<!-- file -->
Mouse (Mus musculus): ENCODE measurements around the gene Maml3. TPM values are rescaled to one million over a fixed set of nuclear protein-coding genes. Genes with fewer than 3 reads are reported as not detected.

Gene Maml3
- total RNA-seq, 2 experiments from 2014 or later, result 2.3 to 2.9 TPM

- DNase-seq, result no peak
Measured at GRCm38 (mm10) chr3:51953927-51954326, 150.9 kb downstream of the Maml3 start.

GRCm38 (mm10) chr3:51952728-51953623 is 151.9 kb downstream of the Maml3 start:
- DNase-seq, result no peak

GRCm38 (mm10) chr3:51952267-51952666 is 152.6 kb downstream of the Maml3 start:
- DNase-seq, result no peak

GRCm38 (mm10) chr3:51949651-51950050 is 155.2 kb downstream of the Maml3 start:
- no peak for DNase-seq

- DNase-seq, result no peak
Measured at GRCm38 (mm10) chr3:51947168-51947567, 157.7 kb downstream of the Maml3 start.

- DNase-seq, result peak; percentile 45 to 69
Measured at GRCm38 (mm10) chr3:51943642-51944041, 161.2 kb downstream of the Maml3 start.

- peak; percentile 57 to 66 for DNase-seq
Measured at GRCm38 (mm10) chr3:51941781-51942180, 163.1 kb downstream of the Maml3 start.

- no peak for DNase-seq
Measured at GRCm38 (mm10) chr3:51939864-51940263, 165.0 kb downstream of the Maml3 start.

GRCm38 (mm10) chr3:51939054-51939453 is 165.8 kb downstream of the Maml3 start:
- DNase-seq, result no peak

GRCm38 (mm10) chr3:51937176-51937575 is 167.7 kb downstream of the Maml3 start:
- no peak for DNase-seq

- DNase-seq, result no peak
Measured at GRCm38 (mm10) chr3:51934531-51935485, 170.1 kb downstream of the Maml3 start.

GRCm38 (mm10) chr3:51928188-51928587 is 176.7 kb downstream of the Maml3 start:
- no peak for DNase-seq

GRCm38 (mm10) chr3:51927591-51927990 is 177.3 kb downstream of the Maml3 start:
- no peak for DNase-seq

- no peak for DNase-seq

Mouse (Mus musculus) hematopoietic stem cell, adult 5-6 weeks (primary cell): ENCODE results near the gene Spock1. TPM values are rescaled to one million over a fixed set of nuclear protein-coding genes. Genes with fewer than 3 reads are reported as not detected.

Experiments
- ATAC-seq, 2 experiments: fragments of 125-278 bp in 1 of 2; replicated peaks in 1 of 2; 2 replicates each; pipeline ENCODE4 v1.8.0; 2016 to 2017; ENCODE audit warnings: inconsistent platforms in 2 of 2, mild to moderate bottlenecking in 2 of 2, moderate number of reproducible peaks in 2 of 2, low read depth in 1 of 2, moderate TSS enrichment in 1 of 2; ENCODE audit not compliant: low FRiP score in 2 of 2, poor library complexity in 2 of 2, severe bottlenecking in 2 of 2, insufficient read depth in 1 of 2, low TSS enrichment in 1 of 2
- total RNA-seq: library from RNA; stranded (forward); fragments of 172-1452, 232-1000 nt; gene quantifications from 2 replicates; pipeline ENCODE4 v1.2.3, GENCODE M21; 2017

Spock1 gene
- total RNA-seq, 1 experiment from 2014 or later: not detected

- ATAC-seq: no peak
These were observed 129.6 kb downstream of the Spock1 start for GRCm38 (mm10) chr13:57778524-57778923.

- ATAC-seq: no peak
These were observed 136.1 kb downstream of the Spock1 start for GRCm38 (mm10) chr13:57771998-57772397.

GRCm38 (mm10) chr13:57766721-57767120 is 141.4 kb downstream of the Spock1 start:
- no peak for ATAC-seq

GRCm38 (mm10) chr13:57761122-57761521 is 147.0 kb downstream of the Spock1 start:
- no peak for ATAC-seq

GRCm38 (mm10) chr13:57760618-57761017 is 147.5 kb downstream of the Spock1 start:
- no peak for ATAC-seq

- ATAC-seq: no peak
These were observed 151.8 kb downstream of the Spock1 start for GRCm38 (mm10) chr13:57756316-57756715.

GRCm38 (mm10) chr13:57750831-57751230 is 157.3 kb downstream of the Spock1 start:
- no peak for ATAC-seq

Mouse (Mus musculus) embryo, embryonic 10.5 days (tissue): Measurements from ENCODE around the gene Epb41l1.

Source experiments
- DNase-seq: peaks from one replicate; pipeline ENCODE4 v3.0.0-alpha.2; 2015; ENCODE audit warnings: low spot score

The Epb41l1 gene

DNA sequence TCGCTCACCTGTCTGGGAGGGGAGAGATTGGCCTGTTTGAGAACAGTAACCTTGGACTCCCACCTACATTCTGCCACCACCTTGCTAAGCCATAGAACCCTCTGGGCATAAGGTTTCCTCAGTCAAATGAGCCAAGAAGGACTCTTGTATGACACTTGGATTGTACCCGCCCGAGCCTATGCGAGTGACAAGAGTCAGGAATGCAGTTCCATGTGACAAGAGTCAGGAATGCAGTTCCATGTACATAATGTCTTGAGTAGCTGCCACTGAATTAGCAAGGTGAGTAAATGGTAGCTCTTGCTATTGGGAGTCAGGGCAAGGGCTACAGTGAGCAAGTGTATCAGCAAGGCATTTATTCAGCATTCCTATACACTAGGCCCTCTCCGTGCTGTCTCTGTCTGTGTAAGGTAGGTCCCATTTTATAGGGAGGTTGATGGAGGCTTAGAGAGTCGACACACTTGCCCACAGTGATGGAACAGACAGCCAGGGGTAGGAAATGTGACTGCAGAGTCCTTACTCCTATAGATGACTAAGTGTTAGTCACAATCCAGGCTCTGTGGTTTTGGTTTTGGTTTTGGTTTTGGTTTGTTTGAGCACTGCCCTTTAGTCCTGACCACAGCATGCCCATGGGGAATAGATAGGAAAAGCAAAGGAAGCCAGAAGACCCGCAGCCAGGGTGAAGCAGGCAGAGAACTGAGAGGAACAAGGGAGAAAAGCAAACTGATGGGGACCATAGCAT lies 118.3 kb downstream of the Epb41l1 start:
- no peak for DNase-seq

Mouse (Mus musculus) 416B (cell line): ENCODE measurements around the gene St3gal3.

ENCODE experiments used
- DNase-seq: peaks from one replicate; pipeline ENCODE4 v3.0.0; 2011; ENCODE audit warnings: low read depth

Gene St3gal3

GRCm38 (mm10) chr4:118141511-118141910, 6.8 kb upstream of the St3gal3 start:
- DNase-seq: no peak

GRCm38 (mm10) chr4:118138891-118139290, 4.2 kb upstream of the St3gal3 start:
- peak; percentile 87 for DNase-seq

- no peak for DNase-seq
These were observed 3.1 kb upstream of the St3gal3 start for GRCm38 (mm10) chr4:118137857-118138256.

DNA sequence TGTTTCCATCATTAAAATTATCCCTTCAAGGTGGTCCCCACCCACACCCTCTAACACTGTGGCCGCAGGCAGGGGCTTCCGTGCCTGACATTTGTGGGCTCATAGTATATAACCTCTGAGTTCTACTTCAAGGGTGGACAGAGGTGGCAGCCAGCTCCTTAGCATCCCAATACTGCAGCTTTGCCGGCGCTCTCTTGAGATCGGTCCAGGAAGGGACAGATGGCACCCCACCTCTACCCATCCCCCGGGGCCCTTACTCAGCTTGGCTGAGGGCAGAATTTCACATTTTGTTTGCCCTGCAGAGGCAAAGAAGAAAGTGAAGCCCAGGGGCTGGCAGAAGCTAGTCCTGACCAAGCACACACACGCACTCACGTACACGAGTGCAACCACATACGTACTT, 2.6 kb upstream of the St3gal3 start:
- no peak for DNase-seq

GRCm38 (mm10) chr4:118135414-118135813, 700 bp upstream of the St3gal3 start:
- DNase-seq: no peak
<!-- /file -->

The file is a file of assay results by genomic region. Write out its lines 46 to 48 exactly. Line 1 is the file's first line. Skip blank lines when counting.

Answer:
- no peak for ATAC-seq

- ATAC-seq: no peak
These were observed 151.8 kb downstream of the Spock1 start for GRCm38 (mm10) chr13:57756316-57756715.